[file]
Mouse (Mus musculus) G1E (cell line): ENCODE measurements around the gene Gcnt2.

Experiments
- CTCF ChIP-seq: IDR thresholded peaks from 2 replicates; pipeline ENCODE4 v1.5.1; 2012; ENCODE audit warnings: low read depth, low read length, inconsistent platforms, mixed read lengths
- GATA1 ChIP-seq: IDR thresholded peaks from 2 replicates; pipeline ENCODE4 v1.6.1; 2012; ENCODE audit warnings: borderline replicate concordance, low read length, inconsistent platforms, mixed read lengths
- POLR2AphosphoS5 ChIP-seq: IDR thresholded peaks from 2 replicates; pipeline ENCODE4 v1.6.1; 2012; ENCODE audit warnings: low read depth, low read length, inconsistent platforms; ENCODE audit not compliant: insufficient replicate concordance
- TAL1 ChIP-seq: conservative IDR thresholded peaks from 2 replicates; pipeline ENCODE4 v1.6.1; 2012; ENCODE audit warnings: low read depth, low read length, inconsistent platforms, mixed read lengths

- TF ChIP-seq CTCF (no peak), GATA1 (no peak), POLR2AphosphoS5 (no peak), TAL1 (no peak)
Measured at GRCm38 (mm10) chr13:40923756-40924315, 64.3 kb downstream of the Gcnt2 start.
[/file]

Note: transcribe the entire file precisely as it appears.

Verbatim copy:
Mouse (Mus musculus) G1E (cell line): ENCODE measurements around the gene Gcnt2.

Experiments
- CTCF ChIP-seq: IDR thresholded peaks from 2 replicates; pipeline ENCODE4 v1.5.1; 2012; ENCODE audit warnings: low read depth, low read length, inconsistent platforms, mixed read lengths
- GATA1 ChIP-seq: IDR thresholded peaks from 2 replicates; pipeline ENCODE4 v1.6.1; 2012; ENCODE audit warnings: borderline replicate concordance, low read length, inconsistent platforms, mixed read lengths
- POLR2AphosphoS5 ChIP-seq: IDR thresholded peaks from 2 replicates; pipeline ENCODE4 v1.6.1; 2012; ENCODE audit warnings: low read depth, low read length, inconsistent platforms; ENCODE audit not compliant: insufficient replicate concordance
- TAL1 ChIP-seq: conservative IDR thresholded peaks from 2 replicates; pipeline ENCODE4 v1.6.1; 2012; ENCODE audit warnings: low read depth, low read length, inconsistent platforms, mixed read lengths

- TF ChIP-seq CTCF (no peak), GATA1 (no peak), POLR2AphosphoS5 (no peak), TAL1 (no peak)
Measured at GRCm38 (mm10) chr13:40923756-40924315, 64.3 kb downstream of the Gcnt2 start.